Poland did always have a king, but I think Verloren's description of the situation there actually mirrors the reality pretty well. Poland did have kings, so it was not formally a republic in the sense of a government without a king. But it was an elective monarchy, and from about 1600 onwards their powers were gradually circumscribed by the aristocracy, until by the mid-18th century royal power was virtually nil. Poland in this period has been described as aristocratic republic, and I think that description is realistic.

The Netherlands had a stadtholder, not a king, until 1795, whose powers were circumscribed and who was not much like a king at all. Its hereditary aristocracy was small and weak, particularly in the central lands of Holland and Zeeland--the burghers of which were the real rulers of the United Provinces.

I think the problem is that, in the interest of combating the rather ridiculous claims about the American Revolution made by the 1619 project and its ilk, John is making extreme claims of originality for the Revolution that simply don't hold water.

David said...

I'll add that the technical meaning of "republic" is, in one sense, a government without a king. But from the high middle ages onward, Europeans were accustomed to refer to virtually all polities of whatever form as "republics." It was the go-to term for political entities as a general category. R. W. Southern quotes a churchman urging a pious count to retain his post because he has a duty to "the republic." Kings of Aragon talk about the cosa publica in thousands of letters. Examples could be multiplied at pleasure.

John said...

I'm thought this over and I am sticking to my guns. Venice and Holland were not large or diverse. Venice is a single city that had about 500 voters; in 1796 more than 5,000 men voted for the US Congress just in the town of Boston. Holland is about the size of Delaware. Even in the 1790s the US was vastly bigger and more diverse than either. Voters in the US included everyone from frontiersmen in rude cabins to millionaires in New York and Philadelphia, and all their votes counted the same. It was nothing like the way Parliamentary votes were held in England, and nothing at all like the way members of the ruling councils were chosen in Holland or Venice. The American Republic certainly drew on the experience of representative government in Europe and in the American colonies, but I hold that it was still an absolutely unprecedented experiment.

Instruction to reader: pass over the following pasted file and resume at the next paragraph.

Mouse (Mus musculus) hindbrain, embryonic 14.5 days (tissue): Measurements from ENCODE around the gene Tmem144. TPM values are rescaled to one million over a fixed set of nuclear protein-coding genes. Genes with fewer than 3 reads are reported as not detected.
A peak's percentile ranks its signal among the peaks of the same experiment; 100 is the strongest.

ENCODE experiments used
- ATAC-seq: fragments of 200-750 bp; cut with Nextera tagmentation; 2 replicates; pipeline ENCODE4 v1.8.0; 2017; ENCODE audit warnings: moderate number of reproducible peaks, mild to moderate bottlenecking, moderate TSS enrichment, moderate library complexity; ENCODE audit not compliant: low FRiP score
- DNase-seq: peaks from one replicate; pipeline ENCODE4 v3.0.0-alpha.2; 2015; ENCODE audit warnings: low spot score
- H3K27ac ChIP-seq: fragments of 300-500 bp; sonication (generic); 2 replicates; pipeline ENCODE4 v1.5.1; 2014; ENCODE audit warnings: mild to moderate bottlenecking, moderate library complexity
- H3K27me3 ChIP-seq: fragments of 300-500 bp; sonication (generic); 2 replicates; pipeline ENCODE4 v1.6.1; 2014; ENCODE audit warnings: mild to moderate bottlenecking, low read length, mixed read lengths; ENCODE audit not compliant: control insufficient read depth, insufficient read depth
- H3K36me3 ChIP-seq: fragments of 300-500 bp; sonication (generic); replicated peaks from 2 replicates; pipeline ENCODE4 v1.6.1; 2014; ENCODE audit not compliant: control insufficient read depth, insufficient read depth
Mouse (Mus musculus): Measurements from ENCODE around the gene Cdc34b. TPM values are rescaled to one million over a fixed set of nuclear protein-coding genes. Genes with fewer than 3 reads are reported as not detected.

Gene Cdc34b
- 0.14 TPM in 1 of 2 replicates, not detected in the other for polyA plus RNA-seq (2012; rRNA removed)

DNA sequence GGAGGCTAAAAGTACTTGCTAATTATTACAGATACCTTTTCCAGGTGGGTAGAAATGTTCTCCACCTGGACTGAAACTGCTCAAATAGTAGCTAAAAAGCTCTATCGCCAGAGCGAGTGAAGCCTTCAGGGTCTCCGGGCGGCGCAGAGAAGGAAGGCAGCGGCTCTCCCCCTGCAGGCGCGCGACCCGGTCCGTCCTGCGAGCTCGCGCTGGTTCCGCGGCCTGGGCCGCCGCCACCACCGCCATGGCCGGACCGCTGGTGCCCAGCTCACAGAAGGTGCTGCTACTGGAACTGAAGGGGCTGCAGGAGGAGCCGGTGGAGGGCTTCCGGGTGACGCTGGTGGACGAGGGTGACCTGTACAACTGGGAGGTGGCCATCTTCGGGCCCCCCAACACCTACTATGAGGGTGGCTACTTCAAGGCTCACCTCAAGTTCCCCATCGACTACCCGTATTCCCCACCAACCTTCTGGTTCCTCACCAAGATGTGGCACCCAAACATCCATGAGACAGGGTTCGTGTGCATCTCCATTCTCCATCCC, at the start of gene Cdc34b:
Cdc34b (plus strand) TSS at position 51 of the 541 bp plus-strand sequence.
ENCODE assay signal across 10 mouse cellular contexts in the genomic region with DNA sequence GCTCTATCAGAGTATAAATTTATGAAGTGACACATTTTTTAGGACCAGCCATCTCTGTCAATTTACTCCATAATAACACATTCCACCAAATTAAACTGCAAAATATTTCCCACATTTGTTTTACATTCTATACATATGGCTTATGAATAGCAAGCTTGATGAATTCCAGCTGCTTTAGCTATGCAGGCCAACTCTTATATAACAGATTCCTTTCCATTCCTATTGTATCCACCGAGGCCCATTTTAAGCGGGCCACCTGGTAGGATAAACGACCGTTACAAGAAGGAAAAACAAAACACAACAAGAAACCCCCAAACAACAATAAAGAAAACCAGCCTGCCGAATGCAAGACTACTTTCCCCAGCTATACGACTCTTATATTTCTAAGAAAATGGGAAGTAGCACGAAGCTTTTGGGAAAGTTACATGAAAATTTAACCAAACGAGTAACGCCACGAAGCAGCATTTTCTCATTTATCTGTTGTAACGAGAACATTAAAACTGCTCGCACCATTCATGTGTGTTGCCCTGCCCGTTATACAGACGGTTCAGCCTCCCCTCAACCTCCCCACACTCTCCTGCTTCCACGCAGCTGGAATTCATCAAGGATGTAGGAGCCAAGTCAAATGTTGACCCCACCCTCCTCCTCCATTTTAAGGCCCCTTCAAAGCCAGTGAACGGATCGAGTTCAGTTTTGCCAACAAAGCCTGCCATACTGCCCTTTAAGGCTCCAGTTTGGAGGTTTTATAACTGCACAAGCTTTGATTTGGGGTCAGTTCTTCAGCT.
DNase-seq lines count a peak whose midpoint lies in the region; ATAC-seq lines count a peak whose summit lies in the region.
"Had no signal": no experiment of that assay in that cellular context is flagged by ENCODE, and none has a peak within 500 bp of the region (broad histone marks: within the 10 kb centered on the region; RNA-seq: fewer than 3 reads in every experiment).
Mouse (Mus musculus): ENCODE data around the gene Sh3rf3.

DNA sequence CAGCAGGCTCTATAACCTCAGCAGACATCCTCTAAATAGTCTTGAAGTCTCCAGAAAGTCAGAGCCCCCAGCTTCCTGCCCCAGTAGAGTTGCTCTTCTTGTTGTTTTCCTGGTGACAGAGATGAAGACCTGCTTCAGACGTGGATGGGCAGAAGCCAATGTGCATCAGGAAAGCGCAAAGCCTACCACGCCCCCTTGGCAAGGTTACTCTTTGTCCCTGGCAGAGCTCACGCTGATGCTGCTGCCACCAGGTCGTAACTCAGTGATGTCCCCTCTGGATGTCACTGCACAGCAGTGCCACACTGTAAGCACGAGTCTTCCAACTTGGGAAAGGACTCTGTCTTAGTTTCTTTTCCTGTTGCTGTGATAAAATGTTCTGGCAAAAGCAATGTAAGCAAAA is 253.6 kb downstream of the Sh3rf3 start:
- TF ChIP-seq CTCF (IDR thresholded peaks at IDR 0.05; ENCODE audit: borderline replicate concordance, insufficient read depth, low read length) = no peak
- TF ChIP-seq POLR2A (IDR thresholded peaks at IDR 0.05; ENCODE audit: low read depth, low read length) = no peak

David said...

Of course I appreciate that you're sticking to your guns, and I wouldn't want you to abandon them. I think it helps that you're now presenting your view as, well, your point of view and your interpretation, rather than as the absolute truth. There was something just a bit messianic in your original tone.

IMHO, tone is actually quite important. I've worked with a fair number of style books and composition instruction books, since my freshman courses are paired with intro composition classes. They all tell students to express themselves with absolute certainty, to write everything in (over)confident declarative sentences, and avoid doubt phrases like "I think" and "in my judgment" and hedging words like "seems," "apparently," etc. FWIW, I esteem doubt and hedging. These things acknowledge our human limitations and contain within them a gracious reaching out to the audience. Of course there are limits to doubt and hedging too.

Obviously you have a point about the revolution. Trying to form a republic (in the sense of a non-monarchy) on that scale was new in Euro-American culture, and considered daring and even hopeless at the time, as is well known. So it was a bold and risky move, and it deserves praise. I for one am glad they did it. But it wasn't, I'll use the word again, messianic. The world wasn't all darkness and misery until the Founding Fathers came to light it up. Almost all European polities had kings, but almost all also had countervailing institutions and rules that limited monarchs' power. Their inhabitants were human, and those people were often quite forthright about taking care of themselves. British people definitely thought of themselves as free, and many Americans at the start considered that they were only defending their rights as Englishmen. I'm not trying to rag on the American Revolution. But it's worthwhile, I think, to keep a sense of perspective and proportion.

David said...

Thinking about this stuff this morning, it seems to me that the word "messianic" may be my own overblown rhetoric when it comes to John's argument. Some American exceptionalism--think of Paul Wolfowitz's--does march very strongly toward the messianic; and of course, with Paul Wolfowitz, "march" is the operative word. (If you want an explanation for a lot of those recent interventions, don't look to the mad theories of the conspiracists; the neocons' messianic rhetoric was out there in plain sight.)

I think the key is these are matters of faith, not quite of historical fact. And admitting one is talking about one's faith has its own strength, no? As I was contemplating these issues, Barbara Jordan's words to the House Judiciary Committee in 1974 came to mind: "My faith in the Constitution is whole; it is complete; it is total." To me, the most powerful words there are "my faith." They're what give the old thing she has faith in a fresh, vigorous power. They command respect.